May 13, 2009
Oklahoma Considers Ban on Accident Response Fees
HB 2013 addresses several issues including a ban on the practice of local governments attempting to impose “accident response fees” when there is a traffic accident requiring law enforcement attention. These fees are becoming more common across the country, as collection companies try to convince governments that this is a painless way to get cash that will be collected only from visitors and insurance companies.
What this really amounts to is Double Taxation.
Citizens should not have to pay for a public safety service through taxes then again when they are in need of that service. For this reason, state legislatures across the country are prohibiting this gouging of taxpayers.
WHAT WE ARE ASKING
HB 2013 is close to passage. In addition to the accident response fee ban, the bill contains many other important pieces of legislation, such as a provision to improve the On-Line Verification System.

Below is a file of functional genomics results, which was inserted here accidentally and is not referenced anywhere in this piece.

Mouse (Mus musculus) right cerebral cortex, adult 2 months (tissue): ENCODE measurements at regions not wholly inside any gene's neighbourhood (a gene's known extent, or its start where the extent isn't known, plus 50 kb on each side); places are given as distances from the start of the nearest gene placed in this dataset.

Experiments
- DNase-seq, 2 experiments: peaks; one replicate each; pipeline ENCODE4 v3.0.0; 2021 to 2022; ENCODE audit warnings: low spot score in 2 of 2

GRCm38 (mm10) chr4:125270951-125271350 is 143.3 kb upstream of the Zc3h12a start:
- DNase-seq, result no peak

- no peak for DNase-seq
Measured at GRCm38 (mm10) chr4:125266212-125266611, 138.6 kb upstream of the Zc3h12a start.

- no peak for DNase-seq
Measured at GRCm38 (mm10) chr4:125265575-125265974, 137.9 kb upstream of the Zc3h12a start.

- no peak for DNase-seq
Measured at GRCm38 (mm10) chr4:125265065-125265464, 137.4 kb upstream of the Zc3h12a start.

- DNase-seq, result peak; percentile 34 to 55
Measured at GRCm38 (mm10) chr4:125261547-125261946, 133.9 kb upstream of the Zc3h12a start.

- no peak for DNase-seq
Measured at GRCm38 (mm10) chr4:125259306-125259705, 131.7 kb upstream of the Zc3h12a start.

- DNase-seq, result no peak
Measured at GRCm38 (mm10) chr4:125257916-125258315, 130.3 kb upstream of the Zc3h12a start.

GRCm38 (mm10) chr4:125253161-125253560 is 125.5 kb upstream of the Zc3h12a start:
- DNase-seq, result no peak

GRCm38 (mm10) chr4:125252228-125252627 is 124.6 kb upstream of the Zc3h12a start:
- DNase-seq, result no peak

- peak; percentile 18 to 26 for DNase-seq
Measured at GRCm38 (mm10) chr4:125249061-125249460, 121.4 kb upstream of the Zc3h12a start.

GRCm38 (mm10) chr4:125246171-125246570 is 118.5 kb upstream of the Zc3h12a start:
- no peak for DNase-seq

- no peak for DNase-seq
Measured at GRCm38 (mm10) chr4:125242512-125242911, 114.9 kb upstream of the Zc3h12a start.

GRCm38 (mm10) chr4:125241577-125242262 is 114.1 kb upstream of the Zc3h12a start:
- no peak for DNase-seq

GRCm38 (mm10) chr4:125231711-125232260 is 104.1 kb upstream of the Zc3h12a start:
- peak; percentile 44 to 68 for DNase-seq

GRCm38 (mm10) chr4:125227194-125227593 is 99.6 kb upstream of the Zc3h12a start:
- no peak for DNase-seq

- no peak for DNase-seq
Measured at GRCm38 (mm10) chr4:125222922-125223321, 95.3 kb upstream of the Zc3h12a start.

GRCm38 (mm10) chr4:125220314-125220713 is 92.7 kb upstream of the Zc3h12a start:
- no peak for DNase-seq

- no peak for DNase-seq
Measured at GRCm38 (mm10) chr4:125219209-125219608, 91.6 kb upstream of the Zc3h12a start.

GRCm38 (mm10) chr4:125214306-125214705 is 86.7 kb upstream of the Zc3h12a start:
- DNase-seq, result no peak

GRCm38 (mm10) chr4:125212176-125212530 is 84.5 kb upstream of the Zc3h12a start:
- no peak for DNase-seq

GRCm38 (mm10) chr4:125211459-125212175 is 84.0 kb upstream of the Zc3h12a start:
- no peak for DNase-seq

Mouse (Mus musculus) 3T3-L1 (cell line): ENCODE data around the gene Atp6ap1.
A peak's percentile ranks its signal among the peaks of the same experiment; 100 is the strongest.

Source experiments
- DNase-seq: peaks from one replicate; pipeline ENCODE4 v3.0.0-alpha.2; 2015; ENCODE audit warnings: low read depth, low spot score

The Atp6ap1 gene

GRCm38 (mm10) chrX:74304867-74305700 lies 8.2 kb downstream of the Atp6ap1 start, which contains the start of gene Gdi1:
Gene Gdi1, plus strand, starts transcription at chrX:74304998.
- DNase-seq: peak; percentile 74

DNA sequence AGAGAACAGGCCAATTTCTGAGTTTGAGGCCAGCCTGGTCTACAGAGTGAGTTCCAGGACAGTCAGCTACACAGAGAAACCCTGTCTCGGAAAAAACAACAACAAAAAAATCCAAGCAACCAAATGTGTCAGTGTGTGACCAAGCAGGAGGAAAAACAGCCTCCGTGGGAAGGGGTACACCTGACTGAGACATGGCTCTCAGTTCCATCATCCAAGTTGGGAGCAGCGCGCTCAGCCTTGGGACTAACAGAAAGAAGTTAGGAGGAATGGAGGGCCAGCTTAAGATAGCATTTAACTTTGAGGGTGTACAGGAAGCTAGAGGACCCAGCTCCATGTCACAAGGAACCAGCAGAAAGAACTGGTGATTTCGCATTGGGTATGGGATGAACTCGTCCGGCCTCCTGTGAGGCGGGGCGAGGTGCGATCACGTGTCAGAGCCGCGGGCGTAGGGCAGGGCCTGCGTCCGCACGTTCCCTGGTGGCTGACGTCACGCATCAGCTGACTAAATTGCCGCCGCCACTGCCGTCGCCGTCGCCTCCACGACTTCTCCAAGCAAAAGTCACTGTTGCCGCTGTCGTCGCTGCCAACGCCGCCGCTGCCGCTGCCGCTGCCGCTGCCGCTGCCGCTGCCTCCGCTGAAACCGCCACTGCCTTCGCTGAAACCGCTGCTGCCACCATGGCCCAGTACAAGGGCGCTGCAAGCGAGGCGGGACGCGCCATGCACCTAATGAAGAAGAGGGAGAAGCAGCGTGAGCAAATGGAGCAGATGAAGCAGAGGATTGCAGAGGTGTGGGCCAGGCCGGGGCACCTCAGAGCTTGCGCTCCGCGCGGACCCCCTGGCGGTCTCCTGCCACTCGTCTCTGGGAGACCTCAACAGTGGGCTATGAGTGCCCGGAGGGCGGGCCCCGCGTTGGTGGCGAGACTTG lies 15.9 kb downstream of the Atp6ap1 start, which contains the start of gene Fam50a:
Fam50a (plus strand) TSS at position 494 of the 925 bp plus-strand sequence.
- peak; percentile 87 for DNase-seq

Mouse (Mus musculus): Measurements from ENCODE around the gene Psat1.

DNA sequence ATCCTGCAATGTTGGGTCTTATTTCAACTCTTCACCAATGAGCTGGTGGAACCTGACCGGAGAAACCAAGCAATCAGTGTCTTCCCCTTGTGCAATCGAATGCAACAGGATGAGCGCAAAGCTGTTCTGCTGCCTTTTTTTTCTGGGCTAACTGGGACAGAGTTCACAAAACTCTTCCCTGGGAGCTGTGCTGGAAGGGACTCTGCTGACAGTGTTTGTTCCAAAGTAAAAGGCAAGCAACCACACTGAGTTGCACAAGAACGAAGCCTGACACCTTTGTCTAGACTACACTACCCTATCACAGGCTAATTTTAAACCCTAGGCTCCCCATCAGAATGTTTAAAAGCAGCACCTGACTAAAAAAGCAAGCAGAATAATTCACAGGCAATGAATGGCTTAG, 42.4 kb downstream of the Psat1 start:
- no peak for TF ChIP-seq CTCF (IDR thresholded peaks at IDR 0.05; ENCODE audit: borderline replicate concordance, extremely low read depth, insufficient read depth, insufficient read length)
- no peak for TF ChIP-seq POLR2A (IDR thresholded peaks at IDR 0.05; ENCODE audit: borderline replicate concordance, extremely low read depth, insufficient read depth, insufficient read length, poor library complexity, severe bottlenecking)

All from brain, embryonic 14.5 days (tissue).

The local governments are trying to counter the ban on double taxation by confusing the issue by stating that no one in Oklahoma charges the fees (so then why object to the bill?) and that it could prevent emergency services providers for billing for ambulance runs (it won’t).
PLEASE CONTACT YOUR LEGISLATORS – BOTH HOUSE AND SENATE – ASKING THEM TO SUPPORT HB 2013.
If you do not know who your legislator is, visit https://www.capitolconnect.com/oklahoma/default.aspx
We ask that you either e-mail or call your legislator. Please give your name, company, and address, then provide the following information:
- Accident response fees are double taxation. Despite what some say, they are rarely covered by insurance since they are not property damage or medical bills.
- Most cities do not collect as much as they thought after deducting the fees they pay to vendors, waiving the fee charged to angry citizens, etc.
- HB 2013 does not interfere with legitimate fees cities provide for services such as ambulances.
- An increasing number of states are outlawing accident response fees, as legislators know that citizens do not want them. This year the Arkansas Senate passed a ban 35-0 and the Arkansas House followed suit by passing the ban 87-7.
We've also provided a one-page fact sheet with more talking points.
Thank you for your efforts in preventing a huge problem before it happens.
Direct questions to NAMIC State Affairs Manager Mark Johnston.